Most houses don’t have box gutters. They have gutters running around the external perimeter of the roofs and these are called ‘eaves gutters’ (even though some houses now do not have eaves).
A box gutter may look like a box because of its ‘boxy’ shape. But the main reason for its name is because it is ‘boxed in’ on all sides. The picture above shows the layout of a typical box gutter on a metal roof.
Typically, a box gutter is ‘trapped’ between two roofs that feed rainwater into it. The water is drained via downpipe nozzles, or via a sumps & downpipes built into it.
A good box gutter design will have falls along its length, together with sumps to collect water before it is fed into large downpipes. There will also be an overflow facility on the side or the end. This is very important – so that water will overflow externally to the building, rather than flood into the roof cavity.
The best box gutter design has full width discharge ends. These pour water into rainwater heads on a wall outside the building. There are no internal downpipes and sumps to block up and cause overflows.
I recommend that (as a minimum) colorbond should always be used. Some severe situations may call for colorbond “ULTRA” or even colorbond stainless…. although care against cathodic corrosion is needed with stainless.
Box gutters get a lot of moist leaves and debris and these can shorten its life – so the rule of thumb is to have the box gutter material as good or better (in the corrosion department) than the roofing material.
Sometimes I see architectural specifications nominating a colorbond roof with a zincalume box gutter. This combination can result in much higher maintenance costs for the roof.
…Because, the box gutter will need replacement a lot sooner than the roof. And a box gutter replacement is quite expensive and time consuming – because it usually involves removal of the roof sheeting.
It is easier to replace a box gutter together with the roof . Doing it with the roof in place is much more time consuming and costly.
Unfortunately, with flat roofs, larger complex roofs, parapet walls and other architectural building features, rainwater does not always drain out directly to the external perimeter of the roof.
In these instances, box gutters are the only viable option. So, if your roof is not ‘straight forward’ – then you probably have a one of these somewhere on it.
There is no need to stress out about box gutters…if they are designed correctly with overflows and you carry out regular maintenance.
It pays to have these gutters maintained and regularly cleaned out – simply because a box gutter leak has much higher consequences. Water will go into the house!
Whilst with eaves gutters along the edge of your roof, the water just pours outside when it overflows or leaks.
There is a lot more work involved.
There is more thought needed to get a design right and the roof framing tends to be more complex.
Because they are much bigger than eaves gutters, the material cost is greater.
It will certainly cost you more (for the ceiling and internal repair works) if it leaks.
And it takes longer to replace one….
So, the answer is YES.
…. But you may have no option. And if this is the case, then make sure that it is designed and installed correctly in the first instance. Then be fanatical about keeping them clean!
Box gutter repairs are often the first option available for you. There are things to keep in mind if you are looking at box gutter repairs.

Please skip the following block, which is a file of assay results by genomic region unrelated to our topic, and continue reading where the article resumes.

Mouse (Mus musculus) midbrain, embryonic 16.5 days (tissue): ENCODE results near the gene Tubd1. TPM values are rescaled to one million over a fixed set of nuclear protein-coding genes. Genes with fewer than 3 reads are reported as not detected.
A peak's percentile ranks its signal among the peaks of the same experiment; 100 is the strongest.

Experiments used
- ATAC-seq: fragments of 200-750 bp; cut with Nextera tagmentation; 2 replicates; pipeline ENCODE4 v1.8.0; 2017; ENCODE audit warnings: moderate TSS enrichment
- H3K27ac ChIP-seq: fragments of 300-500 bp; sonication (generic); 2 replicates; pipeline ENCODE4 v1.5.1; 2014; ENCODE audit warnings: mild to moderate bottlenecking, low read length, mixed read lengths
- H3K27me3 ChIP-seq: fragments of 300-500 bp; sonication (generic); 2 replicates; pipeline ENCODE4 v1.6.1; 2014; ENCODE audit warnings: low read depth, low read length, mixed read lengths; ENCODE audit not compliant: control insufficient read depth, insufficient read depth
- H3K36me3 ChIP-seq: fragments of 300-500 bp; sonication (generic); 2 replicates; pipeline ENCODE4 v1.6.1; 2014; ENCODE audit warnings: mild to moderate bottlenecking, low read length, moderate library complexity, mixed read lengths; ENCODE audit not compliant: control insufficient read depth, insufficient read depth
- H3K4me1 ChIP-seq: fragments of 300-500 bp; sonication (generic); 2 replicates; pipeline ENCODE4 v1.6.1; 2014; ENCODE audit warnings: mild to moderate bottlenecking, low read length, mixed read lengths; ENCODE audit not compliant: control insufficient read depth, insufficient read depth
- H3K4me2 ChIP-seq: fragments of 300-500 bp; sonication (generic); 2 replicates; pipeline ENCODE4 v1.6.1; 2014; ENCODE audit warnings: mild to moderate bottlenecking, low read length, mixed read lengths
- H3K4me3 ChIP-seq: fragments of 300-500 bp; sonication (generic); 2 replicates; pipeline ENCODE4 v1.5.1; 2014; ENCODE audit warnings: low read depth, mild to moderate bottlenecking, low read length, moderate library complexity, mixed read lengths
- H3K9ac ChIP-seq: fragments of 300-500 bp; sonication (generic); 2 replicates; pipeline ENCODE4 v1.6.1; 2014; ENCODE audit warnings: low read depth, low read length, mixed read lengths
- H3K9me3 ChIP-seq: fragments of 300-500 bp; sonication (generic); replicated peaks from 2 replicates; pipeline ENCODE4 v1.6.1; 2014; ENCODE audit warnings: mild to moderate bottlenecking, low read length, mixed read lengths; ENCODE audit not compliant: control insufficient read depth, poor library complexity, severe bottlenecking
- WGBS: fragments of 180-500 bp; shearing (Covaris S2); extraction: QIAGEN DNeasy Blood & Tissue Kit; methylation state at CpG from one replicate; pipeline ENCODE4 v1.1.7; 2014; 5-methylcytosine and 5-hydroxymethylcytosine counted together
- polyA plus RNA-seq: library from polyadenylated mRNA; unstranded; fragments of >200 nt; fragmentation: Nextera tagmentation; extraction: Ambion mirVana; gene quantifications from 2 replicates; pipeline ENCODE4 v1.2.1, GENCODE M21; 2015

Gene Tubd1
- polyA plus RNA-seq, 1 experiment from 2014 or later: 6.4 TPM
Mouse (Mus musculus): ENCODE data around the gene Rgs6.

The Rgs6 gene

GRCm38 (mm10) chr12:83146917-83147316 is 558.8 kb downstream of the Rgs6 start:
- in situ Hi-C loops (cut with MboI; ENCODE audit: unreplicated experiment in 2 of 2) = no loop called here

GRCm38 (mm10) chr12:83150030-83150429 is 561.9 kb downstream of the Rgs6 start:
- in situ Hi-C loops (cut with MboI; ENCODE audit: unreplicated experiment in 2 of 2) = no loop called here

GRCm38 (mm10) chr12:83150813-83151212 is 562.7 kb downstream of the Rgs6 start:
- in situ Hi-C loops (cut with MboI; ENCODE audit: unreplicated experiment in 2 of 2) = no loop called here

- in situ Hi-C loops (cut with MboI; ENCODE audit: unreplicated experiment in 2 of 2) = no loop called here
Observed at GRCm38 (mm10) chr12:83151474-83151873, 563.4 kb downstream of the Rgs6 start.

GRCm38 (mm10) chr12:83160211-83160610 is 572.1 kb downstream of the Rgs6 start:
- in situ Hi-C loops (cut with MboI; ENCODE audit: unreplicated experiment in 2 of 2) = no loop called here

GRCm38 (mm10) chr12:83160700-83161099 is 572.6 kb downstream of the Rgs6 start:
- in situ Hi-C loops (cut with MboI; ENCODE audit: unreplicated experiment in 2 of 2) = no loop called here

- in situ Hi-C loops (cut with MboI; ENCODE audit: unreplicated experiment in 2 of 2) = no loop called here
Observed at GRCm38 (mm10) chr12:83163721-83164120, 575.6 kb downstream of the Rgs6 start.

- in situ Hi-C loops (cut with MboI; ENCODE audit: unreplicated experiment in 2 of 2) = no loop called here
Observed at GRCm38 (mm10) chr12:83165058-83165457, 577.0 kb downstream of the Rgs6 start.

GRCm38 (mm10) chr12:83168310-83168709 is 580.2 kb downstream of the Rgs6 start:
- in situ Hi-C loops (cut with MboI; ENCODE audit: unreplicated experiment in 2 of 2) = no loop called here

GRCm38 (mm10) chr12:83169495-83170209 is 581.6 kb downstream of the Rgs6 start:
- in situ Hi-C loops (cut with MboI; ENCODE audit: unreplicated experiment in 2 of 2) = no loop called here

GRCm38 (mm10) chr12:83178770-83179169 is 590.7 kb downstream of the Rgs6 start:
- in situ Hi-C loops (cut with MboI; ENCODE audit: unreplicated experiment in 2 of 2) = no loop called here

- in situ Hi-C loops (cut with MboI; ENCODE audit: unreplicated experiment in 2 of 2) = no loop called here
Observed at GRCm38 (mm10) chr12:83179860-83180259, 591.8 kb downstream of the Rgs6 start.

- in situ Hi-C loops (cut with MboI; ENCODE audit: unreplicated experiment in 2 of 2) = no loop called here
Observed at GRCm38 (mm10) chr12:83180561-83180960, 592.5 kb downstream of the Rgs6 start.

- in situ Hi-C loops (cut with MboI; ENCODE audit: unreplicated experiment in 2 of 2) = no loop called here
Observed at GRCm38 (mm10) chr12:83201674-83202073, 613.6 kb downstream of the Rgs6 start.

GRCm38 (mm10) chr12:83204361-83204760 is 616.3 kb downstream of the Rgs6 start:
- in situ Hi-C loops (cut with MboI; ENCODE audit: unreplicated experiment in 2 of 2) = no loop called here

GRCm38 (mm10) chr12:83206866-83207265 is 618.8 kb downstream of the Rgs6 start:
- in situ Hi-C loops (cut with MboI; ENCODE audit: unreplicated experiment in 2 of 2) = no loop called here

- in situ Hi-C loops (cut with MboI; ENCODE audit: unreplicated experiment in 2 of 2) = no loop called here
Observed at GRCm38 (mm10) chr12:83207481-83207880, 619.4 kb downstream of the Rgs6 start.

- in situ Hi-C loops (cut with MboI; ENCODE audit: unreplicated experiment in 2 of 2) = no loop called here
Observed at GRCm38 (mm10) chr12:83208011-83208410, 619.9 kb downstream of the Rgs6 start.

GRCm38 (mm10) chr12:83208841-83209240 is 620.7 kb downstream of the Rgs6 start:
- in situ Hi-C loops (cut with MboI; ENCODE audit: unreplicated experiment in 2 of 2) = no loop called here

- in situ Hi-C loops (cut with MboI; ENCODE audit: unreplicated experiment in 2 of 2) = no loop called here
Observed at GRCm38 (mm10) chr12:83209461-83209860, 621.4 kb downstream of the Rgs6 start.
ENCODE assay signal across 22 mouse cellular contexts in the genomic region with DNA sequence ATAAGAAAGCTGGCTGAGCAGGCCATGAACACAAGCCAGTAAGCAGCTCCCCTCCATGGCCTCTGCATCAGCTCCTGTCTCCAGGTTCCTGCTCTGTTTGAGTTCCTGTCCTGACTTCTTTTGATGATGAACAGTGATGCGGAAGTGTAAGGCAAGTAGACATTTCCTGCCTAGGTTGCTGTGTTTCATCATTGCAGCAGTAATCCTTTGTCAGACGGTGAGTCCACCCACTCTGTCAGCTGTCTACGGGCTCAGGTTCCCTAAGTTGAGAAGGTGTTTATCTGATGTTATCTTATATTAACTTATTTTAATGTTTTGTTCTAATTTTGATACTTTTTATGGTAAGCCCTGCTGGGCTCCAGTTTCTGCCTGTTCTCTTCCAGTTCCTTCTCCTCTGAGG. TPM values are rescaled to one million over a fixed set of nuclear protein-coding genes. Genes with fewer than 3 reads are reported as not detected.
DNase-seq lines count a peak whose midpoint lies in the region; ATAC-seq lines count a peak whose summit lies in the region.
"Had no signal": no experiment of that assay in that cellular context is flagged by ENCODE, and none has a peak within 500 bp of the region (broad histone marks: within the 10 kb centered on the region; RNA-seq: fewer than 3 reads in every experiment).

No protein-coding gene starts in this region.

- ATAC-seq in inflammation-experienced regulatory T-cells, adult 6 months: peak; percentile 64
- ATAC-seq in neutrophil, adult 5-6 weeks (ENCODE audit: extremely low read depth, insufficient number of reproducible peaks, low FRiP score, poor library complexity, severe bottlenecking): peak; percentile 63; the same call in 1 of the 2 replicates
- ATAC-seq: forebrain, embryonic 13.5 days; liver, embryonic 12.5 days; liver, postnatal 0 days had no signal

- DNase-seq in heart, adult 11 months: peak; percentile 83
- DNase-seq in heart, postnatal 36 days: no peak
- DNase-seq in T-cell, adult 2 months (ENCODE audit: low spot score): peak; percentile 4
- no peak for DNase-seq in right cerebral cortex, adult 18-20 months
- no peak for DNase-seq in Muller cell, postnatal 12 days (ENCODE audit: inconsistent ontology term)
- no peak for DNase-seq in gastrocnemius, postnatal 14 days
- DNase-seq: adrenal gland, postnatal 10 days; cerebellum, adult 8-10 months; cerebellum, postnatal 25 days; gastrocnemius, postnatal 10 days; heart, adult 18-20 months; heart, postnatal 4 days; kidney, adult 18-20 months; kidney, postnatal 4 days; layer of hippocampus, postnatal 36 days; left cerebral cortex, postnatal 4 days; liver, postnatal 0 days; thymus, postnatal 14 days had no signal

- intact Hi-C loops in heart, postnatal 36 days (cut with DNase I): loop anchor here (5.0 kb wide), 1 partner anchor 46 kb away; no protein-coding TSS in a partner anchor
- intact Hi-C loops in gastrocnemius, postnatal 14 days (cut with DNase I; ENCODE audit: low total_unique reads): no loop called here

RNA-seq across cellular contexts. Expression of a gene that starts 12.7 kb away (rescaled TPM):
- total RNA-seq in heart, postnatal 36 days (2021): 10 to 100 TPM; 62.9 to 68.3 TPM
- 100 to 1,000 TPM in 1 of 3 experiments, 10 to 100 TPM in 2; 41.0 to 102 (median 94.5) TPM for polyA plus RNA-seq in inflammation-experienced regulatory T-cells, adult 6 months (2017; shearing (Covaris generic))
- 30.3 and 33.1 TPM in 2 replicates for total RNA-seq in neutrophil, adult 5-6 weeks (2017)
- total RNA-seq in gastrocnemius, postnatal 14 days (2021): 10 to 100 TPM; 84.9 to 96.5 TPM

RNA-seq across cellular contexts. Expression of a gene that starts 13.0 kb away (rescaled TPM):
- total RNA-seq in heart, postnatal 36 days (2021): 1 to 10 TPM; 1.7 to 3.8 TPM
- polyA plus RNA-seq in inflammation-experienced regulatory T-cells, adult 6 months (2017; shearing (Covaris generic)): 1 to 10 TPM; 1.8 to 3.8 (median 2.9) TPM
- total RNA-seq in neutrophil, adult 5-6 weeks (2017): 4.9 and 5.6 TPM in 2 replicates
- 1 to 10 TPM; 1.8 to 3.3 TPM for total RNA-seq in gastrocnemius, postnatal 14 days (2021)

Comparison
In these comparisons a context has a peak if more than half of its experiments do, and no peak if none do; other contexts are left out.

Most factories have box gutters and many houses with edge parapet walls have some type of box gutter that either needs repair of replacement.
When box gutters leak, there are two ways that you will experience the result:
If you get flooded inside the property during a heavy downpour – then you have a blockage somewhere along your box gutter.
Box gutters in factories usually have sumps to collect the water and force it down the downpipe.
If the box gutter and sumps are not maintained regularly, you will get this….
There are design standards for sizing of box gutters and downpipes. But these designs assume no blockage. It does not matter how large the box gutter is – it will overflow if the downpipe outlet is blocked.
You don’t have trees?
Well, we once found a box gutter sump blocked by the combination of a sweets wrapper and a old coke can. It does not take much to cause a blockage…
At least these box gutter repair situations above can easily be fixed by a bit of clean up work.
What about overflow insurance?
You may want to sleep better during those stormy nights (after feeling a bit guilty about forgetting to clean your box gutter). If you have overflows in your box gutter, you can go back to sleep.
If you don’t – then you will need to seriously consider this option. An overflow is the most effective box gutter repair method to counter the sudden deluge leak.
Very often, sealants break at the joints or pop rivets break off. Water will weep constantly during any intensity rain.
The repair is quite simple. Clean the box gutter joint and re-seal.
The rusty box gutter has a temporary solution. A quick patch of the rusted areas will keep water out for a short while – and allow for preparations for a proper job. Which is…a full box gutter replacement with a colorbond box gutter.
The main thing with box gutters that show premature rust is to find out why.
If there is ponding water – then the new replacement box gutter should not copy this error.
Proper falls to the outlets will increase the life of the replacement box gutter.
Putting overflows into box gutters or designing box gutters with a full with discharge through the parapet wall into rainwater head is the best ‘bank for bucks’ – if you have a overflow problem.
If the box gutter is locally rusty and need replacement, then it pays to find out why it has rusted prematurely and have these factors eliminated with the new box gutter.
Talk to a professional